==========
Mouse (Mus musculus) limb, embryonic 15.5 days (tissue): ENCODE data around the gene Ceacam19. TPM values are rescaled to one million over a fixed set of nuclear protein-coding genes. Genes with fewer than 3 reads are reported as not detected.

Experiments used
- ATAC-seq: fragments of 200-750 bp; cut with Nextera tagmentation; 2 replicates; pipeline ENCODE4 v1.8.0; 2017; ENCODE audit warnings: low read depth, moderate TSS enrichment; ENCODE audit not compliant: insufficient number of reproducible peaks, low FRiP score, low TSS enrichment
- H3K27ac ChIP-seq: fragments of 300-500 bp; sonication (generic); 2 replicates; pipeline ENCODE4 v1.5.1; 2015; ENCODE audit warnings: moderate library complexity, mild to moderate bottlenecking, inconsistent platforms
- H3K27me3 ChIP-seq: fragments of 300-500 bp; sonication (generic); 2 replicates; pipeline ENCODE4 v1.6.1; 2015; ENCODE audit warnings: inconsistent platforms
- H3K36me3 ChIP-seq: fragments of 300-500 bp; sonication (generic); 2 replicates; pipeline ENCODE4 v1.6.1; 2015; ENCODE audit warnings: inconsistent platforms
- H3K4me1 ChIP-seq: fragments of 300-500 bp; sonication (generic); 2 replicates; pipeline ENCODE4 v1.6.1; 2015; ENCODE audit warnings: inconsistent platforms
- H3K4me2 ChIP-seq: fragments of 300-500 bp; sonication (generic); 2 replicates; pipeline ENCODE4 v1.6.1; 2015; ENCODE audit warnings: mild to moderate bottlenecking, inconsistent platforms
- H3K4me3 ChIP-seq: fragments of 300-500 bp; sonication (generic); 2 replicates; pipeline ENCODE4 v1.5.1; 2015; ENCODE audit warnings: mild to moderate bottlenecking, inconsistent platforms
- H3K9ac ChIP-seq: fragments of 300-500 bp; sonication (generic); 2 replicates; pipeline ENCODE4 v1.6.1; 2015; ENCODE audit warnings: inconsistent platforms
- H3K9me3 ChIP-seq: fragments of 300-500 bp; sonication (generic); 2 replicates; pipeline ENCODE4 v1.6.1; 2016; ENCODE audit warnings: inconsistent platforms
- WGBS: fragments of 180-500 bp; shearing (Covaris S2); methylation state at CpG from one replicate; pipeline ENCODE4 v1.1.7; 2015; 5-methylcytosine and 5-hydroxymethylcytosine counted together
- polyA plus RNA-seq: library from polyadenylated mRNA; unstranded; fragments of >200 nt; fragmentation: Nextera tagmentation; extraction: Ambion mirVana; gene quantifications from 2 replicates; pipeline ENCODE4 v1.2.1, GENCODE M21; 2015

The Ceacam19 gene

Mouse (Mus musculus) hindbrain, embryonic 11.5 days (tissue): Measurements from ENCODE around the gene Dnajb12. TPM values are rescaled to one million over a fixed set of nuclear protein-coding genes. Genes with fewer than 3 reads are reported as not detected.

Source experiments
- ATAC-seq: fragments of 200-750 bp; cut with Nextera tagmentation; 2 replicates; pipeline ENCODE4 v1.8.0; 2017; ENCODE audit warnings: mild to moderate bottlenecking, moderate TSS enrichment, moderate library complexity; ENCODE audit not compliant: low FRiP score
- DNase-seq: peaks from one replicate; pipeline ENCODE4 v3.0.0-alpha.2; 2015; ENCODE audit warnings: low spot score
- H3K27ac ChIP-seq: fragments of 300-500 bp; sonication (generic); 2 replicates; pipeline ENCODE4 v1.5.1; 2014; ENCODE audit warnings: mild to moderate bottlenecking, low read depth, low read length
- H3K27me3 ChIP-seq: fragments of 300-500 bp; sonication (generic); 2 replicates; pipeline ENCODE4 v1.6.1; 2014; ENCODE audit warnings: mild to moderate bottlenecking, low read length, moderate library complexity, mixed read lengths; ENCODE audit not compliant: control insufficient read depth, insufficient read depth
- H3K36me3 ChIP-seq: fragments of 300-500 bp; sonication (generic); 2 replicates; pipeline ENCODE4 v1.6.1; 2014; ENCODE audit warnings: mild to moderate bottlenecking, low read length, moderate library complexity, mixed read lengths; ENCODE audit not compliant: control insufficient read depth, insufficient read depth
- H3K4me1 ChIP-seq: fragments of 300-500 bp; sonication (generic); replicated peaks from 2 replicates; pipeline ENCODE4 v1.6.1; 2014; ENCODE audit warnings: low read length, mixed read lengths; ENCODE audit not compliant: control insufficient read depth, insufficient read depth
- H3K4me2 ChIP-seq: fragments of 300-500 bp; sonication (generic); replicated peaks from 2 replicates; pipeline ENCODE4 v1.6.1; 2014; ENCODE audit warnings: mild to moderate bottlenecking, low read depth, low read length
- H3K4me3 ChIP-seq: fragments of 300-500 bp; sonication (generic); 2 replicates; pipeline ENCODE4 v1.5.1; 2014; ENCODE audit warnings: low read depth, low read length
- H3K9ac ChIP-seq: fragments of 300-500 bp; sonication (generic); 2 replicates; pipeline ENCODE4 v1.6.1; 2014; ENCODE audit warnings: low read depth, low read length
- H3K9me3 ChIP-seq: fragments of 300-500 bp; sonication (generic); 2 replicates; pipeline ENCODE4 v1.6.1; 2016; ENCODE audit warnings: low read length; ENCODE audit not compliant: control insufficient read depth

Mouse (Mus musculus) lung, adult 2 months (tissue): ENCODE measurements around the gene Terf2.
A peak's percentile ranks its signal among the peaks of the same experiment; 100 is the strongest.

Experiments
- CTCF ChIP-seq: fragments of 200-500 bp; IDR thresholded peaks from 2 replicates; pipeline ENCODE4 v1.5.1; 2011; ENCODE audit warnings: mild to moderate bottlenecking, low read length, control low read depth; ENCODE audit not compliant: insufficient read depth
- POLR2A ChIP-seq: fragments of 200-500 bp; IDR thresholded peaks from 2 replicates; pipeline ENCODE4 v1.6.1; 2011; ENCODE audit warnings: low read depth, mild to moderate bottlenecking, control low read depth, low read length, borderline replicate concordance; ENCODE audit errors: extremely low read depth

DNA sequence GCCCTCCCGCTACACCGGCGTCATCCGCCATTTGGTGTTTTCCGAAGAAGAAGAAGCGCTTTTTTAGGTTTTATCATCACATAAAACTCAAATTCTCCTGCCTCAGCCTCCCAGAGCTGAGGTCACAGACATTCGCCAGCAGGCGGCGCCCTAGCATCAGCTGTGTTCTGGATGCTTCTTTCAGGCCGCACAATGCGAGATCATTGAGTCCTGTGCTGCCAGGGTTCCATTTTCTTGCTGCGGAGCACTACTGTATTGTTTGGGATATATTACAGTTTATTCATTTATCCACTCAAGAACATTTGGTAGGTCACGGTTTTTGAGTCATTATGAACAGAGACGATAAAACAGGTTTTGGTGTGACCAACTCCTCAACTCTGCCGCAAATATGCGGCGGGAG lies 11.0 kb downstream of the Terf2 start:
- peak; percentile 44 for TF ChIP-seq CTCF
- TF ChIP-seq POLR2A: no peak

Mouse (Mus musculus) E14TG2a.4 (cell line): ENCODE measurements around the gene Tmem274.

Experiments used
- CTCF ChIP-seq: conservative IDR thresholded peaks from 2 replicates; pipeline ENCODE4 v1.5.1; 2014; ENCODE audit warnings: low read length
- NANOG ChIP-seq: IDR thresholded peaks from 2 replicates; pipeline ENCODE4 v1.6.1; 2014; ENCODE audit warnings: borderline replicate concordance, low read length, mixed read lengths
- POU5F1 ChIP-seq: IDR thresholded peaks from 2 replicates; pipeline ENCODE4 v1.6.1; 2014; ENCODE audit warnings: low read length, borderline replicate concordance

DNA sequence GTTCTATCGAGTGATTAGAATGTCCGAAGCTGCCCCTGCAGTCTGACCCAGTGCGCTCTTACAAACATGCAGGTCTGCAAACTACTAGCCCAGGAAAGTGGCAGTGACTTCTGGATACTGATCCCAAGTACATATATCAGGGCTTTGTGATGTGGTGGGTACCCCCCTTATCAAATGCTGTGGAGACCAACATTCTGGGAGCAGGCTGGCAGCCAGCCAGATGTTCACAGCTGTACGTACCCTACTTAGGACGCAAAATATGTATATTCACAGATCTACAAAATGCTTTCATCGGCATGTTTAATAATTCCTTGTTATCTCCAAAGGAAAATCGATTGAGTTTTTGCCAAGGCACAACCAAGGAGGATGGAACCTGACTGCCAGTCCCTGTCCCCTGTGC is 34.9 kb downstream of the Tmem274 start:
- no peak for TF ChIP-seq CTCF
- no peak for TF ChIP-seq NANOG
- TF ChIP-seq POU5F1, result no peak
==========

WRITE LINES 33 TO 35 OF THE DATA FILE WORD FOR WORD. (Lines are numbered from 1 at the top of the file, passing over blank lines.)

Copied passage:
- peak; percentile 44 for TF ChIP-seq CTCF
- TF ChIP-seq POLR2A: no peak

Mouse (Mus musculus) E14TG2a.4 (cell line): ENCODE measurements around the gene Tmem274.